This year, the House Oversight Committee continued a series of hearings, started in 2021, to investigate the major oil companies’ role in fueling global warming. Above all, the House investigation sought to uncover whether and how the oil corporations and their trade associations spread disinformation about climate science—disinformation that likely derailed and delayed US political action on climate. 

In December, the committee made public the conclusions from all of its research, subpoenas, and testimonies. “Despite knowing the truth about climate change, fossil fuel companies continued to contradict prevailing scientific knowledge and inject confusion into the public debate over climate change,” chair Carolyn Maloney of New York wrote in a memo outlining the investigation’s findings. “Rather than outright deny global warming, the fossil fuel industry has ‘greenwashed’ its record through deceptive advertising and climate pledges—without meaningfully reducing emissions.”  

Or, shorter: For years, Big Oil lied about the severity of the climate crisis; Big Oil continues to mislead the public about its supposed commitment to address the crisis; and members of Congress have the evidence to prove it all. 

Many climate activists have hoped that the congressional investigation would be a repeat of the late-'90s probing of Big Tobacco—a chance to finally hold a powerful industry accountable for deadly deception. It may not go down that way. The oil companies are especially skilled and slippery at avoiding public scrutiny, as Representative Ro Khanna has observed. And with the climate-change enablers in the GOP about to take over the House, the investigations will come to a halt. 

Here’s a hopeful takeaway: All the material gathered by the House Oversight Committee will prove useful to the growing number of state, county, and city lawsuits targeting Big Oil. New Jersey in October filed a suit against the oil companies for misleading the public about climate change. And in November, 16 municipalities in Puerto Rico filed a lawsuit under racketeering statutes, alleging that the oil companies colluded to spread climate disinformation

You can bet that in 2023 the drumbeat of climate accountability will grow louder. 



Protesters interrupt a speech by Canada prime minister Justin Trudeau during the opening ceremony of COP15, the UN biodiversity conference in Montreal, on December 6. | Photo by Paul Chiasson/The Canadian Press via AP

10. A Global Agreement to Preserve Biodiversity 

All of the important stories listed above have one thing in common: They are each, in some way, centered on climate and energy. It’s essential to remember, though, that the climate crisis isn’t the only globe-spanning environmental threat. While it gets far less media attention, less activist energy, and fewer philanthropic resources than the climate crisis, there’s another huge danger to life on Earth: the extinction emergency.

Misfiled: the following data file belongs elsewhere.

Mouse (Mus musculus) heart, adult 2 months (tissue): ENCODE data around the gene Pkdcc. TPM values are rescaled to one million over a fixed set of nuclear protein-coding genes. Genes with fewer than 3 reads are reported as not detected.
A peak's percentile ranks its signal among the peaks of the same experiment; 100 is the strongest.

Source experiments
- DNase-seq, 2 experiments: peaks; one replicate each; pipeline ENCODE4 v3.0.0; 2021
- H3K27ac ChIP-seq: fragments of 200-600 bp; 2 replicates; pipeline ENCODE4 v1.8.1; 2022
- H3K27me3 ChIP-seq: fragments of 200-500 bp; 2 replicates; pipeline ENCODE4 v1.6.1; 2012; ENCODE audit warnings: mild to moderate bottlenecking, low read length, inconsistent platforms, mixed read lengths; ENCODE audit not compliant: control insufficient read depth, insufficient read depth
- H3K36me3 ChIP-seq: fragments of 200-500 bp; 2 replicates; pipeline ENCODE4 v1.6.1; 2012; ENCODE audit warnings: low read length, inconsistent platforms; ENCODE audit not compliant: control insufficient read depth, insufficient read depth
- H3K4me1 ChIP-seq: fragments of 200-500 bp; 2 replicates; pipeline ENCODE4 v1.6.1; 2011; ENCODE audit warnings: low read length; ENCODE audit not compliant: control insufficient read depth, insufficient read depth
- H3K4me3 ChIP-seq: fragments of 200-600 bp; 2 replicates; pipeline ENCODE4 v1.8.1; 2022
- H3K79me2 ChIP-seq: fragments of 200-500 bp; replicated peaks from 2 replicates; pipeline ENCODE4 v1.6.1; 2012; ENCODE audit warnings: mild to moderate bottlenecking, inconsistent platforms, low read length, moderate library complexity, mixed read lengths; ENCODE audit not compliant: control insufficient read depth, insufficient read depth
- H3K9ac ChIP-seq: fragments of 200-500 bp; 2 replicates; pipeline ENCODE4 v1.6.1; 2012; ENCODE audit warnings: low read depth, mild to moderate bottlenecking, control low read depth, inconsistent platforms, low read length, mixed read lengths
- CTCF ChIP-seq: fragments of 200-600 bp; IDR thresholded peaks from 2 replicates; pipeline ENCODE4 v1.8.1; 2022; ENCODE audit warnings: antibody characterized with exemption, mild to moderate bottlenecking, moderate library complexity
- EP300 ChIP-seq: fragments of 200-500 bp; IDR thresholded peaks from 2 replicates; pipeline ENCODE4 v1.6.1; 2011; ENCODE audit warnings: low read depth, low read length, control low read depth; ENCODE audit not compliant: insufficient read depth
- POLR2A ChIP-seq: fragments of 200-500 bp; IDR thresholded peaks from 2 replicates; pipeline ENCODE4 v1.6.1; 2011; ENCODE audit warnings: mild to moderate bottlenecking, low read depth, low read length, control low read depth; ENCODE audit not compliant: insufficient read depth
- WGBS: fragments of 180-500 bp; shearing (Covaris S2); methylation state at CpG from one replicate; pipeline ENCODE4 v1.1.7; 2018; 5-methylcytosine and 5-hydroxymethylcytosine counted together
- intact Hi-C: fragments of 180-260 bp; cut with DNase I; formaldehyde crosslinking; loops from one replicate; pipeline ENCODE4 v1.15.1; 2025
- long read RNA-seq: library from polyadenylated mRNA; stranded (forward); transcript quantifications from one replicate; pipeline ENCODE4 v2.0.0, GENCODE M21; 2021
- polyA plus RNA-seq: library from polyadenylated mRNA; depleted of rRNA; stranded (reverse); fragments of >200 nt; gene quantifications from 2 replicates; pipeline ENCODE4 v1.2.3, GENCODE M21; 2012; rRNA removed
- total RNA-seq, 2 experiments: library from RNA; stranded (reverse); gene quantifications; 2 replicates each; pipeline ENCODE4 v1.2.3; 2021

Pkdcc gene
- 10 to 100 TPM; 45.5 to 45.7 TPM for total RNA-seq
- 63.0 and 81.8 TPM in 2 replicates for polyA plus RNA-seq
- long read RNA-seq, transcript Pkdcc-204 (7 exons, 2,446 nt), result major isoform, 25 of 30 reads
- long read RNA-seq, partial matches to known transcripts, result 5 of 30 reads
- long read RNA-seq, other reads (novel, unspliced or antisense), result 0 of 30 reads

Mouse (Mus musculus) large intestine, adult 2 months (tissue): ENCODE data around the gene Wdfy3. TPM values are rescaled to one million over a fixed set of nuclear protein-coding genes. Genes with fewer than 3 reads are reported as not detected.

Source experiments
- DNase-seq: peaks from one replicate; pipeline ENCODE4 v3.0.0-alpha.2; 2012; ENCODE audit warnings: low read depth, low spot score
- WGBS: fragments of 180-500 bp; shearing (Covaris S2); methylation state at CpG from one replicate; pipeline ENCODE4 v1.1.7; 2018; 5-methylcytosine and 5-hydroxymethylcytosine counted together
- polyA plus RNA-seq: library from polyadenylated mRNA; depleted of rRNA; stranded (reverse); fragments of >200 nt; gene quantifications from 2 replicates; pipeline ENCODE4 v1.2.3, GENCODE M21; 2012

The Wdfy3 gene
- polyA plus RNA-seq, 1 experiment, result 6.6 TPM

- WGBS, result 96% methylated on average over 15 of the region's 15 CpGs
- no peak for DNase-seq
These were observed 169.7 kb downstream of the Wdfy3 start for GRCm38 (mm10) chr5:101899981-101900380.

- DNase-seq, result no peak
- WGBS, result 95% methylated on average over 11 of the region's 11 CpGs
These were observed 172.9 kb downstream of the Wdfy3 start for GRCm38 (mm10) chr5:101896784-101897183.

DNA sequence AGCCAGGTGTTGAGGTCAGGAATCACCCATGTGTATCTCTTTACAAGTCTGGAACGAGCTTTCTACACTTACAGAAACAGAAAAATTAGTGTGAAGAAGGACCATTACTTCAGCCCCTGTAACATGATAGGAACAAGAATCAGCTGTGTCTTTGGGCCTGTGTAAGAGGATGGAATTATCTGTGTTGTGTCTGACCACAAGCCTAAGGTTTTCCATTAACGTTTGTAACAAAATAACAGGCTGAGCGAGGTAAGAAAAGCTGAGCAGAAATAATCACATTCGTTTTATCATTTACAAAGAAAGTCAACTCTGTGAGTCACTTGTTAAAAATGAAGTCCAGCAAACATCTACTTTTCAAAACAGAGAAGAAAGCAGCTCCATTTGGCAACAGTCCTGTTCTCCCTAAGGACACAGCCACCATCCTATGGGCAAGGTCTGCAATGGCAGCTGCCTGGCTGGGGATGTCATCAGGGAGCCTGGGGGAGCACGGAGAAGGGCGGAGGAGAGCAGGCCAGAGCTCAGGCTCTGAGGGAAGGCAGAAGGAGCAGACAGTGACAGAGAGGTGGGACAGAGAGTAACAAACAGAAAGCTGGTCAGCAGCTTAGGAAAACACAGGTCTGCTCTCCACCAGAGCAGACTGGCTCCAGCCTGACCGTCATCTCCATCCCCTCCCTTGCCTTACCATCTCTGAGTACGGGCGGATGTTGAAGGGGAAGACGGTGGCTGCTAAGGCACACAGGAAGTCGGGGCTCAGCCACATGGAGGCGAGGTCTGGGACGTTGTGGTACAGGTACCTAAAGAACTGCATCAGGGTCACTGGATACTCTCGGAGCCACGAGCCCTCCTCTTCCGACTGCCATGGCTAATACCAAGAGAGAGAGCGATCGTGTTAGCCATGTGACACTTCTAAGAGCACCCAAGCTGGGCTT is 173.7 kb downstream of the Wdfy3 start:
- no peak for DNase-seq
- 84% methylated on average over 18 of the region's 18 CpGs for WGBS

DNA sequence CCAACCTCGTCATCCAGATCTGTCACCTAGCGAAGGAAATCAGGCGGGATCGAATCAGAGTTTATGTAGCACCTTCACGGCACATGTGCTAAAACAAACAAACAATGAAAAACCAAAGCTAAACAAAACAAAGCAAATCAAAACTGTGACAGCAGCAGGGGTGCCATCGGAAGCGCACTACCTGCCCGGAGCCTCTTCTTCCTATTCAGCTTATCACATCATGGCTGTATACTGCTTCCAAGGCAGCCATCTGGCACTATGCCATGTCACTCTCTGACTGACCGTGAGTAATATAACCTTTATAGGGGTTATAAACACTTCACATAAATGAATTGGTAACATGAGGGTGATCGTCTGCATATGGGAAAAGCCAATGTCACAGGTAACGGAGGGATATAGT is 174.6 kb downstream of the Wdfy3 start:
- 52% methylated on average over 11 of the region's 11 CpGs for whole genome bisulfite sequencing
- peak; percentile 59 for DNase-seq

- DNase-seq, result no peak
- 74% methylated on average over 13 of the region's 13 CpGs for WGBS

According to the World Wildlife Fund’s Living Planet Report, wildlife species populations have declined by an average of 69 percent since 1970. The climate crisis and the extinction emergency may be intersecting and overlapping, but it’s important to remember that they are distinct phenomena. For now, at least, rising temperatures aren’t the main driver of wildlife losses. The main cause of wildlife diminishment is old-fashioned habitat loss, mostly in the form of agriculture, as humans continue to convert forests and grasslands into crop fields and grazing lands. Or, as journalist Michael Grunwald recently put it, “When we eat cows, chickens, and other livestock, we might as well be eating macaws, jaguars, and other endangered species.”

This year, the world’s governments finally came up with a plan for addressing the die-offs. Meeting in Montreal under the auspices of the UN’s Convention on Biological Diversity, 190 nations agreed to protect 30 percent of the planet’s lands and waters by 2030. (The United States, maddeningly, is not a party to the convention.) The agreement also has explicit language guaranteeing Indigenous peoples’ land rights and acknowledging Native communities’ unique contribution to protecting flora and fauna. 

Some people have described the new deal sealed in Montreal as “a Paris Agreement for biodiversity.” That could be either praise or critique. Like the Paris Agreement, the new biodiversity is inspiring in its ambition. It’s also nonbinding and unfunded, and it remains unclear where all the money will come from to meet the big goals.

But the Kunming-Montreal Global Biodiversity Framework (yeah, it’s a mouthful) is at least an important first step. “We are finally starting to forge a peace pact with nature," UN Secretary-General António Guterres said, celebrating the accord.

Let’s hope so—it’s reason enough for some holiday good cheer.